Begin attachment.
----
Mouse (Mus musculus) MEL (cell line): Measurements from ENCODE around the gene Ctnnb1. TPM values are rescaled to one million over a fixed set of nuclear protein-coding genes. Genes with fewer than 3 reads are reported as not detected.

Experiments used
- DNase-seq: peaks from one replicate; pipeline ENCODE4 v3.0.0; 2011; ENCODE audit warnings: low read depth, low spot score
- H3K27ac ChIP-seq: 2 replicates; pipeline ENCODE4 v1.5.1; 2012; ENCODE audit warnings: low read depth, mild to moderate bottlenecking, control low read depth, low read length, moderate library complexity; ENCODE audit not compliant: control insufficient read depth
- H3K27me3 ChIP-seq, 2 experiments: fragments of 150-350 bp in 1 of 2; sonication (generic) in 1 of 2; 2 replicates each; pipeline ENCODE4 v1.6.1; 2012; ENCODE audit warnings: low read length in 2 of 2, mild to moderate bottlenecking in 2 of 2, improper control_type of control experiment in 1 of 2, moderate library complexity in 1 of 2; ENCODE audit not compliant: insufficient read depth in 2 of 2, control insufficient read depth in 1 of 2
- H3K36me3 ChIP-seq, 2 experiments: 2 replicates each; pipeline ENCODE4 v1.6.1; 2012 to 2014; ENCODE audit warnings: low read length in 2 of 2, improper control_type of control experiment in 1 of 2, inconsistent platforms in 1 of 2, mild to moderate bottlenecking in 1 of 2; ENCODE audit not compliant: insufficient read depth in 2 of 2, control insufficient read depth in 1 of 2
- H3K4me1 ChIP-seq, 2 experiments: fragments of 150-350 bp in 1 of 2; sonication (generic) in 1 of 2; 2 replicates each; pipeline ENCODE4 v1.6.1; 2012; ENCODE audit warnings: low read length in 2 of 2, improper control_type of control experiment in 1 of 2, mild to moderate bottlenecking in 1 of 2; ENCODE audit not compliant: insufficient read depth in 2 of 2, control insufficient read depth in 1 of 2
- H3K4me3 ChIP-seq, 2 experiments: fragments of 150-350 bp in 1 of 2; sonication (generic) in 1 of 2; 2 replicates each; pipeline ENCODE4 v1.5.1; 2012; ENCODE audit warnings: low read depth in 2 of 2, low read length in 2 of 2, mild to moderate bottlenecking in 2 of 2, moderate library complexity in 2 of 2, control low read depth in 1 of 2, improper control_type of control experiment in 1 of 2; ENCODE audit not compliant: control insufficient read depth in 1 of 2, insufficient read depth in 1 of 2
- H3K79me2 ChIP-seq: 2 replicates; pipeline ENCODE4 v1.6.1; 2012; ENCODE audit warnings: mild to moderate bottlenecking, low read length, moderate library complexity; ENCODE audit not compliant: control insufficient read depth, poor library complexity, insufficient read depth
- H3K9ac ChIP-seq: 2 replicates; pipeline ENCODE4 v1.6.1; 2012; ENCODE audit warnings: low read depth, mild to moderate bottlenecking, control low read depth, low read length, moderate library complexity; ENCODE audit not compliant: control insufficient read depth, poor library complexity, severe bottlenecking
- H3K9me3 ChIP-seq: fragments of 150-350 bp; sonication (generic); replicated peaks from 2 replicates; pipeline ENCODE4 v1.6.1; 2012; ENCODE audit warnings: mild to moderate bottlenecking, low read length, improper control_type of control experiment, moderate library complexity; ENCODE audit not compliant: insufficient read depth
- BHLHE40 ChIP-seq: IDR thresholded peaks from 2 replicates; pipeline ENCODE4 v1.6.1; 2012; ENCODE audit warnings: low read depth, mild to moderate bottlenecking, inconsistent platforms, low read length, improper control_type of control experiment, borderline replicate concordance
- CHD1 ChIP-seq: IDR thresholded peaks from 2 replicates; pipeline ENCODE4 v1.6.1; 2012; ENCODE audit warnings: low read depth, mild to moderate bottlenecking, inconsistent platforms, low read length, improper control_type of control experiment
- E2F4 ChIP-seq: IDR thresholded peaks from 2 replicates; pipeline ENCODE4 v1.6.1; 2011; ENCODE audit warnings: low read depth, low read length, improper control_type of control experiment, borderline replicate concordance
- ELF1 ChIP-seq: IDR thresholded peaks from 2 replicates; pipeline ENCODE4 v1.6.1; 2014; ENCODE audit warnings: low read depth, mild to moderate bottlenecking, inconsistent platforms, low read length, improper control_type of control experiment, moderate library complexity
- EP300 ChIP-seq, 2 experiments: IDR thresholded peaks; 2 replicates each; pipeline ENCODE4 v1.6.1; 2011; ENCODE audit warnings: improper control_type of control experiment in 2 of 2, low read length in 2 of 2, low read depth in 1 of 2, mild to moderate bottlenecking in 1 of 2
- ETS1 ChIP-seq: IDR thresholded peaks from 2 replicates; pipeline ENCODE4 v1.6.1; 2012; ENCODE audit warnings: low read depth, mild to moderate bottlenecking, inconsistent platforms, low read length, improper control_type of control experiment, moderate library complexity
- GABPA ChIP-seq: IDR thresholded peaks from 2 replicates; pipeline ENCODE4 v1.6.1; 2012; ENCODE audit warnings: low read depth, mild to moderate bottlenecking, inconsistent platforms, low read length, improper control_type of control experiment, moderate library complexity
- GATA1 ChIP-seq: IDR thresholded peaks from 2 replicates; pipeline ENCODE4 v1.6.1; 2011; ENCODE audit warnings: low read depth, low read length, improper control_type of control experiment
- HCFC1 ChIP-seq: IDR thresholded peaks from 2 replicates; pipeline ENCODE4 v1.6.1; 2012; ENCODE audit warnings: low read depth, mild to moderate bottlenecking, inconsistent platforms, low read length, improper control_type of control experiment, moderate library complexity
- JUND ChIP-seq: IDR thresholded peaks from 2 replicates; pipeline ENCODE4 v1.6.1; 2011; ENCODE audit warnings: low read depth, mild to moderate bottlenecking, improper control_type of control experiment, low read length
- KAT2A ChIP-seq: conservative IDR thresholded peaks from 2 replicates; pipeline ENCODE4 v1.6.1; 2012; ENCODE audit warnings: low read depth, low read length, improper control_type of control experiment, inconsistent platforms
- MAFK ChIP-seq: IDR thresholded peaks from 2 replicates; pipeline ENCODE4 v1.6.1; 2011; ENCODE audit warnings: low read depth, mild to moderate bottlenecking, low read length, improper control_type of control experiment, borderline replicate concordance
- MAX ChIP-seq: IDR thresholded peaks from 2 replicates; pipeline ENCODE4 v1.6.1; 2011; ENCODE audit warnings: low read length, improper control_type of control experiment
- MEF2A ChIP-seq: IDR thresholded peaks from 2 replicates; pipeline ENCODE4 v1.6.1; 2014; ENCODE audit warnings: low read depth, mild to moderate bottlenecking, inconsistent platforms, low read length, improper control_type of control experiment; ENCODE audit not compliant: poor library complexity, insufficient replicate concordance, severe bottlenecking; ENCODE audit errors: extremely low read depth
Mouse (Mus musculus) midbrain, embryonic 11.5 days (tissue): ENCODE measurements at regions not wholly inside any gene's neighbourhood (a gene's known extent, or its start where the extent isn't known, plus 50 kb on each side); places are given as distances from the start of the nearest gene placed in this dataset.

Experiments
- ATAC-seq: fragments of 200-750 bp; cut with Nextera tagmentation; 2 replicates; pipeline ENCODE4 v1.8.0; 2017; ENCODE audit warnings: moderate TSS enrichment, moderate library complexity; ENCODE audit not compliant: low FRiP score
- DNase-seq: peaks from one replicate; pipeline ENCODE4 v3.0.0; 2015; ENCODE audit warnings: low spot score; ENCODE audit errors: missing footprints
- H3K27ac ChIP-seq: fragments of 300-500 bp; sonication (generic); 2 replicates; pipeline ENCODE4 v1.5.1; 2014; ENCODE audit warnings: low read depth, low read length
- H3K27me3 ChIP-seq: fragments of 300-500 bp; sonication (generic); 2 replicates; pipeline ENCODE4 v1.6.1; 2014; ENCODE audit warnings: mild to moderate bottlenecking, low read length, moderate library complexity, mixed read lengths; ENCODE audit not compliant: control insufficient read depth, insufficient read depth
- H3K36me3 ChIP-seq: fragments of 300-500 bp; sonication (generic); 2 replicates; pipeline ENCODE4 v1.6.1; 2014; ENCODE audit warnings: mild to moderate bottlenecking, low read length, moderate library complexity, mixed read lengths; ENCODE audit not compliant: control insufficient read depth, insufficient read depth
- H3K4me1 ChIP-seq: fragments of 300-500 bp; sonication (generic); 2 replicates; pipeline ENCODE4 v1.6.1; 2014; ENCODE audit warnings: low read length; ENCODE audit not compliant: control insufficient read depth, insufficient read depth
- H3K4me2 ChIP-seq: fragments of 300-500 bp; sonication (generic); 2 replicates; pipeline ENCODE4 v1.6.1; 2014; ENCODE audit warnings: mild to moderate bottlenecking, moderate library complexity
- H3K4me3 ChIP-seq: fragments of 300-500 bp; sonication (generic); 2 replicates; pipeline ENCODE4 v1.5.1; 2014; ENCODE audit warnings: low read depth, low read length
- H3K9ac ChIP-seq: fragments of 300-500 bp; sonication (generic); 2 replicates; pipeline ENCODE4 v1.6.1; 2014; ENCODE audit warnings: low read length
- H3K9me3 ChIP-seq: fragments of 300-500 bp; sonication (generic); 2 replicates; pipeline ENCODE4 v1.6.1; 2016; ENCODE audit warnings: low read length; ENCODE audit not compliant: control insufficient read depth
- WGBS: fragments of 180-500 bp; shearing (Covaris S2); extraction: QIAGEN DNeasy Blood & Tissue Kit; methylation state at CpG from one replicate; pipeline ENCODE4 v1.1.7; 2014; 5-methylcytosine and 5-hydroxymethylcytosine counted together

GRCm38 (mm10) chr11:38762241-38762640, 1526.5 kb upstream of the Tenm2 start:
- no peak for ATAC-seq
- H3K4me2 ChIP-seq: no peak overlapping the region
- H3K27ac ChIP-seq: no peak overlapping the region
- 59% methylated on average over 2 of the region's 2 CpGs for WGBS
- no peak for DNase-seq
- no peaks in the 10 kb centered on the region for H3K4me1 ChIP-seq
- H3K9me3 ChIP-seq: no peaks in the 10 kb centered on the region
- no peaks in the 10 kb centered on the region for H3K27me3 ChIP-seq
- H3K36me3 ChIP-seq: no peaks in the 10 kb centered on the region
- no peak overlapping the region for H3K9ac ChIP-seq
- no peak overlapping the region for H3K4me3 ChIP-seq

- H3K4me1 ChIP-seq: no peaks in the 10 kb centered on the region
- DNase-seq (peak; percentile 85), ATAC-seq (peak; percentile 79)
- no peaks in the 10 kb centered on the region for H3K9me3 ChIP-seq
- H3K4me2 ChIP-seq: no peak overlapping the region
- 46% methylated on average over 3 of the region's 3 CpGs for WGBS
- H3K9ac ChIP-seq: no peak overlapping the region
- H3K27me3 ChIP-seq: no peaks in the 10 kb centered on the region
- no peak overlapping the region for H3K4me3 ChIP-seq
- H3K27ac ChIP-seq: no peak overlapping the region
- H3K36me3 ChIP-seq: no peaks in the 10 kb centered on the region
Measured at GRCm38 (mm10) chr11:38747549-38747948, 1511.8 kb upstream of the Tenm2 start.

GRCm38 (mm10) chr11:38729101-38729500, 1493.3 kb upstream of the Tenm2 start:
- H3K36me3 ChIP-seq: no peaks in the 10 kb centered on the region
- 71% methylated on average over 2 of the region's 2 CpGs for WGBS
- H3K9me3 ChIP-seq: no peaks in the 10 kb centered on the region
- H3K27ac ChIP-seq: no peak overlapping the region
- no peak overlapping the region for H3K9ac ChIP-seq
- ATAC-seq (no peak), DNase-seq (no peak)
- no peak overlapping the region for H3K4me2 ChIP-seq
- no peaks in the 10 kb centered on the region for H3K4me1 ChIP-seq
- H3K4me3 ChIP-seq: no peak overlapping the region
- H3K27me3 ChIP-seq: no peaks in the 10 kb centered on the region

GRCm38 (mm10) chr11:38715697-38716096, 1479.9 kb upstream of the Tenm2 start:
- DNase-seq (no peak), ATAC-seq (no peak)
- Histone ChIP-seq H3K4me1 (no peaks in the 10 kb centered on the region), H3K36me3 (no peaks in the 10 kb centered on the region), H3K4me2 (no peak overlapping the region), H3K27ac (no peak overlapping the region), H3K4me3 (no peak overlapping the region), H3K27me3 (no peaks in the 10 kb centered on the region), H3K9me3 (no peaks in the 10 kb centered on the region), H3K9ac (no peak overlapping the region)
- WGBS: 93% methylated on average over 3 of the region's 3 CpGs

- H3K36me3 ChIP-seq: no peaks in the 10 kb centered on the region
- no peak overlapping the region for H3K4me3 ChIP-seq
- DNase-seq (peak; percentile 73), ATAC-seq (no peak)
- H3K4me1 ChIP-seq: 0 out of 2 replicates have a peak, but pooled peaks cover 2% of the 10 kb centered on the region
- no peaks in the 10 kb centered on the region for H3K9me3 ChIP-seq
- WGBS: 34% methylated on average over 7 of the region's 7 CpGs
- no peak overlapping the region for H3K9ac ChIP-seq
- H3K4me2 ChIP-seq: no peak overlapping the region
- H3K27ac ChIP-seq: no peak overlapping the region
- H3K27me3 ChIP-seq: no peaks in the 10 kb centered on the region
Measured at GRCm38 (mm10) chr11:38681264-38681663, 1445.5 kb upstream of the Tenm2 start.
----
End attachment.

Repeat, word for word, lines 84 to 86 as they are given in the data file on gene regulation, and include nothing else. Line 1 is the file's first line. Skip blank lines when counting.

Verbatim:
- H3K4me2 ChIP-seq: no peak overlapping the region
- H3K27ac ChIP-seq: no peak overlapping the region
- H3K27me3 ChIP-seq: no peaks in the 10 kb centered on the region